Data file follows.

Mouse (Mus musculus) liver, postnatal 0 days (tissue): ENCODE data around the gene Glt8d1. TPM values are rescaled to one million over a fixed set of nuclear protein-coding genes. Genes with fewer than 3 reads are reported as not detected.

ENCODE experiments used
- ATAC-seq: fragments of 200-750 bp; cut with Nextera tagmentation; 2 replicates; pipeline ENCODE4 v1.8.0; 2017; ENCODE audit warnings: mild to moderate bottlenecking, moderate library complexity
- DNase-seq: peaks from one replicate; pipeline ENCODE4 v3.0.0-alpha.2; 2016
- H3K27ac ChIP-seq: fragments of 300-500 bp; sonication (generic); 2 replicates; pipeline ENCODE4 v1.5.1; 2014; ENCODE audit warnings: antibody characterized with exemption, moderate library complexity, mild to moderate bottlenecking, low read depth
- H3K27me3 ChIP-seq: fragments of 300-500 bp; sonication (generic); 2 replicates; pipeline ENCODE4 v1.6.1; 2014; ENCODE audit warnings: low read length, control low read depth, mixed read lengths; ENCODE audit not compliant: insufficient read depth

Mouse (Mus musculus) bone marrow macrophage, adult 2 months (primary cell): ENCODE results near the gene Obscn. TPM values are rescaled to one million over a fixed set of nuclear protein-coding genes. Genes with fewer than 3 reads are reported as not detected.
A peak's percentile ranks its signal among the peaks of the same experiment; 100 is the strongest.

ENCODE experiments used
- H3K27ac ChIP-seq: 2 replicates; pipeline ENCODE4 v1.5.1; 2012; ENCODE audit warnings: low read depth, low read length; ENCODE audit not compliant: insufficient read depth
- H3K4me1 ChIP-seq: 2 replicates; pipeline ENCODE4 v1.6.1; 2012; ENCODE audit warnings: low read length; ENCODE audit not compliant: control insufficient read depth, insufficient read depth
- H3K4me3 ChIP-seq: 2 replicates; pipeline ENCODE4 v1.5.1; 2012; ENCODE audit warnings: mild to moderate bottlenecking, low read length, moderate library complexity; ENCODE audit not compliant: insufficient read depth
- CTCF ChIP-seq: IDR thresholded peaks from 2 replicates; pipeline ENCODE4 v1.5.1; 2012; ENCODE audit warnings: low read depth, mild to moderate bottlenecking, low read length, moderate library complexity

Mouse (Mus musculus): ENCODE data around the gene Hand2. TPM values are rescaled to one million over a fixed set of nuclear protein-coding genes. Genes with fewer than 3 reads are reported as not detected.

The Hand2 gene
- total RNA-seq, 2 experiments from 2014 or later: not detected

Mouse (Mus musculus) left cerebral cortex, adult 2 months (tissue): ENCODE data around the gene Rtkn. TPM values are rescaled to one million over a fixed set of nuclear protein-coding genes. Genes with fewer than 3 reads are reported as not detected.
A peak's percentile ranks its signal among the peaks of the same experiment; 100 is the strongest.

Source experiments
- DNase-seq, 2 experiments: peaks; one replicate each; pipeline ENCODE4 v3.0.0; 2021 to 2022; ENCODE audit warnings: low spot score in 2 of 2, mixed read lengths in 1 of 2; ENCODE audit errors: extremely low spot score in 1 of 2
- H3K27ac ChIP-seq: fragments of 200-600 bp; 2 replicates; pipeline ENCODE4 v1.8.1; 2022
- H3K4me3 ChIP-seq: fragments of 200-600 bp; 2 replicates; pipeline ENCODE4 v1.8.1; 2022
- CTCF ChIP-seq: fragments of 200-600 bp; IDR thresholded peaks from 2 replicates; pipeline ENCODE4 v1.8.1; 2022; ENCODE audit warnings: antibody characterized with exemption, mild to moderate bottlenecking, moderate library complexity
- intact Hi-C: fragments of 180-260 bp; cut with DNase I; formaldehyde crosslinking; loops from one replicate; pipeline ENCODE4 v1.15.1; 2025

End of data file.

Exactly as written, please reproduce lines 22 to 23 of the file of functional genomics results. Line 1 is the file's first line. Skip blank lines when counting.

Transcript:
- H3K4me3 ChIP-seq: fragments of 200-600 bp; 2 replicates; pipeline ENCODE4 v1.8.1; 2022
- CTCF ChIP-seq: fragments of 200-600 bp; IDR thresholded peaks from 2 replicates; pipeline ENCODE4 v1.8.1; 2022; ENCODE audit warnings: antibody characterized with exemption, mild to moderate bottlenecking, moderate library complexity